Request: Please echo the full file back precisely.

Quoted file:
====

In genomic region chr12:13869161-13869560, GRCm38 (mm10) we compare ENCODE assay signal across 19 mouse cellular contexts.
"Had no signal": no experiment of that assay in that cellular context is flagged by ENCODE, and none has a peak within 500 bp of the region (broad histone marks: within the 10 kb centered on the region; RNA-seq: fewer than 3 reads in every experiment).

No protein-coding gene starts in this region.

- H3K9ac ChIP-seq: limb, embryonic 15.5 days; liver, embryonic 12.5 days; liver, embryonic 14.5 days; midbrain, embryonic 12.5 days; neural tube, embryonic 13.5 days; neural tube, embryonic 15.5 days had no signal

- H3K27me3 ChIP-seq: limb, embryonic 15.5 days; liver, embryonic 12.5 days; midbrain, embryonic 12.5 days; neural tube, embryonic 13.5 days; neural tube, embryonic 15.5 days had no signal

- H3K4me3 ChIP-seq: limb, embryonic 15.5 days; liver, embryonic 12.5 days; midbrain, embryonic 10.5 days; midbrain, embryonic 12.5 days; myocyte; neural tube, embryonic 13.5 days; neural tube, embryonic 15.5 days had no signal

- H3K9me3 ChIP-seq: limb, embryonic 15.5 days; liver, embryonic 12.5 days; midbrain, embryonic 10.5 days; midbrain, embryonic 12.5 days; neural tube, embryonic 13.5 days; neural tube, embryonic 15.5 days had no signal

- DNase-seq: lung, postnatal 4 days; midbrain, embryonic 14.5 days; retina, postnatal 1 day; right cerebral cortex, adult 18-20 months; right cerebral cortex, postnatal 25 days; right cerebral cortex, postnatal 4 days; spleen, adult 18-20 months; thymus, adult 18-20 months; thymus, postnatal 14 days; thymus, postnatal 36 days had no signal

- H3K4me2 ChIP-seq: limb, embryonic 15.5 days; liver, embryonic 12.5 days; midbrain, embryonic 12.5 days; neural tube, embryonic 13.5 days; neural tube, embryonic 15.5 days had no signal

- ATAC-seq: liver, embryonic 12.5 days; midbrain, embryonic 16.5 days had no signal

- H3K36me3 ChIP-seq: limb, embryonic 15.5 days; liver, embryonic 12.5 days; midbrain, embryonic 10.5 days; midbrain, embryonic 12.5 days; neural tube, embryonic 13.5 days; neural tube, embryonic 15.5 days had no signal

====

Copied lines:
In genomic region chr12:13869161-13869560, GRCm38 (mm10) we compare ENCODE assay signal across 19 mouse cellular contexts.
"Had no signal": no experiment of that assay in that cellular context is flagged by ENCODE, and none has a peak within 500 bp of the region (broad histone marks: within the 10 kb centered on the region; RNA-seq: fewer than 3 reads in every experiment).

No protein-coding gene starts in this region.

- H3K9ac ChIP-seq: limb, embryonic 15.5 days; liver, embryonic 12.5 days; liver, embryonic 14.5 days; midbrain, embryonic 12.5 days; neural tube, embryonic 13.5 days; neural tube, embryonic 15.5 days had no signal

- H3K27me3 ChIP-seq: limb, embryonic 15.5 days; liver, embryonic 12.5 days; midbrain, embryonic 12.5 days; neural tube, embryonic 13.5 days; neural tube, embryonic 15.5 days had no signal

- H3K4me3 ChIP-seq: limb, embryonic 15.5 days; liver, embryonic 12.5 days; midbrain, embryonic 10.5 days; midbrain, embryonic 12.5 days; myocyte; neural tube, embryonic 13.5 days; neural tube, embryonic 15.5 days had no signal

- H3K9me3 ChIP-seq: limb, embryonic 15.5 days; liver, embryonic 12.5 days; midbrain, embryonic 10.5 days; midbrain, embryonic 12.5 days; neural tube, embryonic 13.5 days; neural tube, embryonic 15.5 days had no signal

- DNase-seq: lung, postnatal 4 days; midbrain, embryonic 14.5 days; retina, postnatal 1 day; right cerebral cortex, adult 18-20 months; right cerebral cortex, postnatal 25 days; right cerebral cortex, postnatal 4 days; spleen, adult 18-20 months; thymus, adult 18-20 months; thymus, postnatal 14 days; thymus, postnatal 36 days had no signal

- H3K4me2 ChIP-seq: limb, embryonic 15.5 days; liver, embryonic 12.5 days; midbrain, embryonic 12.5 days; neural tube, embryonic 13.5 days; neural tube, embryonic 15.5 days had no signal

- ATAC-seq: liver, embryonic 12.5 days; midbrain, embryonic 16.5 days had no signal

- H3K36me3 ChIP-seq: limb, embryonic 15.5 days; liver, embryonic 12.5 days; midbrain, embryonic 10.5 days; midbrain, embryonic 12.5 days; neural tube, embryonic 13.5 days; neural tube, embryonic 15.5 days had no signal